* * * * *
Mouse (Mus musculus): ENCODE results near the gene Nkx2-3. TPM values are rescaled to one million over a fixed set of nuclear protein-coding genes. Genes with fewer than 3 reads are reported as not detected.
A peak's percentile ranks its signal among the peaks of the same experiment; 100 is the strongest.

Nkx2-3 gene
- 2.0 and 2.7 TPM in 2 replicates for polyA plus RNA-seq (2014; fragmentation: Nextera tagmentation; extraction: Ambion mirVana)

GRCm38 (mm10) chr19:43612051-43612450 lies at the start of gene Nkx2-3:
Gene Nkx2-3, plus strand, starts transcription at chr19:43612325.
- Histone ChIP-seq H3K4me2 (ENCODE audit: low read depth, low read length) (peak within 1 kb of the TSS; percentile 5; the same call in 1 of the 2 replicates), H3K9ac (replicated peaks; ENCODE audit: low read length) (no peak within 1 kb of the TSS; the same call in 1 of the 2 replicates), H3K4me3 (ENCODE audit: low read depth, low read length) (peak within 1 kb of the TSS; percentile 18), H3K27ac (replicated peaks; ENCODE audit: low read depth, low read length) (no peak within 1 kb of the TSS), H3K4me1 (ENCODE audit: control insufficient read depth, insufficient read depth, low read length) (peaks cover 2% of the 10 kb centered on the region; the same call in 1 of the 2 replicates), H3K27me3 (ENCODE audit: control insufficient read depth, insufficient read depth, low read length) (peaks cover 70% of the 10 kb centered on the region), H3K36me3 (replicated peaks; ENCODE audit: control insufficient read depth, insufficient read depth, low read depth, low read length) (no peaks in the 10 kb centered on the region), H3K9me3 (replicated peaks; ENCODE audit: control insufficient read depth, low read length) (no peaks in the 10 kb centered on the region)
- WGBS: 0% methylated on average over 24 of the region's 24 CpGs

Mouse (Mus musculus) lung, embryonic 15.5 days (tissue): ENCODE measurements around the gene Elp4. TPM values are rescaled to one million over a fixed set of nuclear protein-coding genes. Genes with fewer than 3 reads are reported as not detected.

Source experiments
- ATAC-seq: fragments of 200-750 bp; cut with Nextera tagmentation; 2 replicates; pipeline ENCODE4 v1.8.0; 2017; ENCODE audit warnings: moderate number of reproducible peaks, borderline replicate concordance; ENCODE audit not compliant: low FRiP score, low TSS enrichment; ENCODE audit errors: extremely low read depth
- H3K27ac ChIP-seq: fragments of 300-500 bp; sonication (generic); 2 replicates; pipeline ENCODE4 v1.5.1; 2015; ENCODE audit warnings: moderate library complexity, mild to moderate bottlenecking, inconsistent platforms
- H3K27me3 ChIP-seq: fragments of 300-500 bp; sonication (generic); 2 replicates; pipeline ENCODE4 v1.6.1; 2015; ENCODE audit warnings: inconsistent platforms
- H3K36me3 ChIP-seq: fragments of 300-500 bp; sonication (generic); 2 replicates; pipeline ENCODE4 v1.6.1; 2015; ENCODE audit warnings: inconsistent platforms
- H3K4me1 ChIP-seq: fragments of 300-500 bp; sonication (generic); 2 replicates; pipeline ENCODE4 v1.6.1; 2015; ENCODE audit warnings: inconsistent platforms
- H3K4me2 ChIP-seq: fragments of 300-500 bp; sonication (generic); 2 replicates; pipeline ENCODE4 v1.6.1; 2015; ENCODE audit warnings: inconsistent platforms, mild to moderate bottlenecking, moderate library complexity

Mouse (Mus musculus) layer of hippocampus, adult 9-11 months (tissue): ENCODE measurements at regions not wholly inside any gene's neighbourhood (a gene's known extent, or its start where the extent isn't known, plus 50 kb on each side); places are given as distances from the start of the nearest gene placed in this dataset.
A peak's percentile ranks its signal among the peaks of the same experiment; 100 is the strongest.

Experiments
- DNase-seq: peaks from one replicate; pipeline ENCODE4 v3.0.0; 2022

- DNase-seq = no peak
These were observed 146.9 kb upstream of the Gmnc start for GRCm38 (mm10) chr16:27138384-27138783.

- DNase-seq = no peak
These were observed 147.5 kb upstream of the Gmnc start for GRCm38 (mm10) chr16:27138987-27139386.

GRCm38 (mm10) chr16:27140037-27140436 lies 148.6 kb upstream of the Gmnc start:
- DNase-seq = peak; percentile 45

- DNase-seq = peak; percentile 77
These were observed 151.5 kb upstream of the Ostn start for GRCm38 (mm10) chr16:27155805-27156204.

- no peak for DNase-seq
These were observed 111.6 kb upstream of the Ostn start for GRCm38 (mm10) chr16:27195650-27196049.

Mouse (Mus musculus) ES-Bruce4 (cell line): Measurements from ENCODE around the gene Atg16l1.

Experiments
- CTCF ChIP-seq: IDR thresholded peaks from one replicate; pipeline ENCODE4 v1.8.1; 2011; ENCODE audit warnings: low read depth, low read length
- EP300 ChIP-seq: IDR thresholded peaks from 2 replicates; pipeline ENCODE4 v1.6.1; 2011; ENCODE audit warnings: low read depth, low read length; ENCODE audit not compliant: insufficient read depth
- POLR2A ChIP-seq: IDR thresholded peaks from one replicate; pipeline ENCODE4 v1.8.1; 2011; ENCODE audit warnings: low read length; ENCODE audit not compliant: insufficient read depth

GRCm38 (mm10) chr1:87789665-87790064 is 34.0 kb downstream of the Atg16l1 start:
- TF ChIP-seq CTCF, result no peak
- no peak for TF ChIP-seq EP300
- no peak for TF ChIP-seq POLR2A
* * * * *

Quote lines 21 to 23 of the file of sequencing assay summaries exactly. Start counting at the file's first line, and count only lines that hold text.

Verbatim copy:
- DNase-seq = no peak
These were observed 146.9 kb upstream of the Gmnc start for GRCm38 (mm10) chr16:27138384-27138783.

- DNase-seq = no peak